Once you have your car ready, take some time to plan out how long you want to be on the road. Alaska’s Dalton Highway is not a road you want to drive at night, so we planned the trip in two legs to make sure we had daylight at all times. You can make the trip in the Summer in one shot, but the road is much rougher without the snow pack, and you’ll be driving for about 12 hours straight each way.
MAKING THE DRIVE
Our trip along Alaska’s Dalton Highway was the final leg of our Key West to Deadhorse Alaska Road Trip and began by heading North on the Elliot Highway. The road is smooth and clear along the way. Make sure you stop at Hilltop Gas Station and fill up your gas tank. It’s the last gas station for about 180 Miles so its wise to top off.
Once you gas up you have a bit more distance to cover before you get on the actual Dalton Highway. At this point the anticipation was absolutely killing both of us. We were ready to get our adventure started!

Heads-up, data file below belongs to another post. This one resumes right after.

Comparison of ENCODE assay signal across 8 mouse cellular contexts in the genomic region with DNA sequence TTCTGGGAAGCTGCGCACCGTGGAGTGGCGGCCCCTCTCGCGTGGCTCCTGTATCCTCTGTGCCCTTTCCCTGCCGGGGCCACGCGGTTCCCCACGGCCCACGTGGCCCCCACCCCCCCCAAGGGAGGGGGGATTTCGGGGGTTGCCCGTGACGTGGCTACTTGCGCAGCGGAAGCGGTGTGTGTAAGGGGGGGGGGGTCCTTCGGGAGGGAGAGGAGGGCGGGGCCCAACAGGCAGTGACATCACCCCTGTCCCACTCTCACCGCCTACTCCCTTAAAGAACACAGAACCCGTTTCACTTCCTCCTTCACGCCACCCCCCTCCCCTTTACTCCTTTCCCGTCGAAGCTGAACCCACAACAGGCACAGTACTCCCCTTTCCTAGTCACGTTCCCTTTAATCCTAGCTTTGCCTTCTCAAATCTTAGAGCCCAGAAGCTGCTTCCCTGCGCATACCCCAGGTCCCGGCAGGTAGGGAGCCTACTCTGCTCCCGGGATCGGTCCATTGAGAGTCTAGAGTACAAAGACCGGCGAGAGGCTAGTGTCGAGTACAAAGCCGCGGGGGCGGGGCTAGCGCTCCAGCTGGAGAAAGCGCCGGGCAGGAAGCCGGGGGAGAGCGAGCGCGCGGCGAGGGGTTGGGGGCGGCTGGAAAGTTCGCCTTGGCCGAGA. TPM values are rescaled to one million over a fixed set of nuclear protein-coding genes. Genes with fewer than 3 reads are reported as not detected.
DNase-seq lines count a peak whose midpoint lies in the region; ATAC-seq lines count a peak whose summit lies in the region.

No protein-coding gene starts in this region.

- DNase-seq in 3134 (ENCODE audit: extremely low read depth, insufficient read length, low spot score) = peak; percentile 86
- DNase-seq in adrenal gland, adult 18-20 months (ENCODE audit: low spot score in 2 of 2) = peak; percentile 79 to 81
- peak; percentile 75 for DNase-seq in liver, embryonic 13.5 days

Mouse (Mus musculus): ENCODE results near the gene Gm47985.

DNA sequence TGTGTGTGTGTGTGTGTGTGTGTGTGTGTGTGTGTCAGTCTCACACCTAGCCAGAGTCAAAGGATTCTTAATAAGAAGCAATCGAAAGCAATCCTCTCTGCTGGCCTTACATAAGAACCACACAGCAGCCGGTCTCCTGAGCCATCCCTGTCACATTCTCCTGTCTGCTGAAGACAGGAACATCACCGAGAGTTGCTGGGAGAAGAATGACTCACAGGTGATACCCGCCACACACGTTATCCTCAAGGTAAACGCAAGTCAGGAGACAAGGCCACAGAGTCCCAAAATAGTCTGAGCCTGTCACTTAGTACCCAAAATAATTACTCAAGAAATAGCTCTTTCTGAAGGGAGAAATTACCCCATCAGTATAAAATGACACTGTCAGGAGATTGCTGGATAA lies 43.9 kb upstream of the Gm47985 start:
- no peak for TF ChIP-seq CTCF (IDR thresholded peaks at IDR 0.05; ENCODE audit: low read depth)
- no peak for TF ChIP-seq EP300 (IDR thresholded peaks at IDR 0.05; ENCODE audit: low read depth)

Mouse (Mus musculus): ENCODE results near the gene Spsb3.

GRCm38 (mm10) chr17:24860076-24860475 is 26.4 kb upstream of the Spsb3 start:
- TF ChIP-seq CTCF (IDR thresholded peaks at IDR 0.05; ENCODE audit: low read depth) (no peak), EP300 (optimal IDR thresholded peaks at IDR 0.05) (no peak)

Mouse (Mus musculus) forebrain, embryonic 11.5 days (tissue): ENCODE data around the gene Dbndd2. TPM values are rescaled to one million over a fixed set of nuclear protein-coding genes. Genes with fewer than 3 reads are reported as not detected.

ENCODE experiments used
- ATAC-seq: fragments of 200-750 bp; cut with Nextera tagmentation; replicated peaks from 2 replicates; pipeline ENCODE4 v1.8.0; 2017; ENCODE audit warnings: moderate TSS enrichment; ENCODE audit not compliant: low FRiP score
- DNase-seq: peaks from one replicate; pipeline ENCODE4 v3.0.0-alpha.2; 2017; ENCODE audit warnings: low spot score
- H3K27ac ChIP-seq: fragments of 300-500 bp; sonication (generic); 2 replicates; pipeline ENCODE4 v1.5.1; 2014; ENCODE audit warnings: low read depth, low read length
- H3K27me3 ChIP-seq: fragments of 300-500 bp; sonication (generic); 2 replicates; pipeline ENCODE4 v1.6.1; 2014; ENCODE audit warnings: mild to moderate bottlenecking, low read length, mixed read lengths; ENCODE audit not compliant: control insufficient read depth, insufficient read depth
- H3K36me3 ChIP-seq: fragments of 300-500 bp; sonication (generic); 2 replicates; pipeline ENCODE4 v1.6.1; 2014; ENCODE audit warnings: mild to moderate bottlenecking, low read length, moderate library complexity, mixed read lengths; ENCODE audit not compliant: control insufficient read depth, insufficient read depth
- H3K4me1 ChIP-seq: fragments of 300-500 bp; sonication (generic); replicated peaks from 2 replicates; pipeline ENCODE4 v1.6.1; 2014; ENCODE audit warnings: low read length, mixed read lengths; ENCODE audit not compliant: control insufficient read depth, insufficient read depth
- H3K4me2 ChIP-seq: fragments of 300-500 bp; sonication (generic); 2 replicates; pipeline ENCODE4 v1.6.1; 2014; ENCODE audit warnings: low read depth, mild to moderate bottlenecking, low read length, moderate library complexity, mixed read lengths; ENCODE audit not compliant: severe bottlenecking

We finally arrived at the beginning of the highway and were greeted with a huge warning sign advising us that the pavement would suddenly end. We planned to make the drive this time of year hoping the snow pack would smooth the ride. Sadly we were mistaken…
The road alternated from recently laid blacktop to sections of road that looked like they were a freshly dug strip mine. There were several occasions where we didn’t feel comfortable going more that about 20MPH, but it was absolutely worth it!
One of the coolest features of the road is that it runs parallel to the Trans-Alaskan Pipeline. In fact that is why it was originally built in the first place. The pipeline is a beautiful juxtaposition of man made engineering against Mother Natures beauty.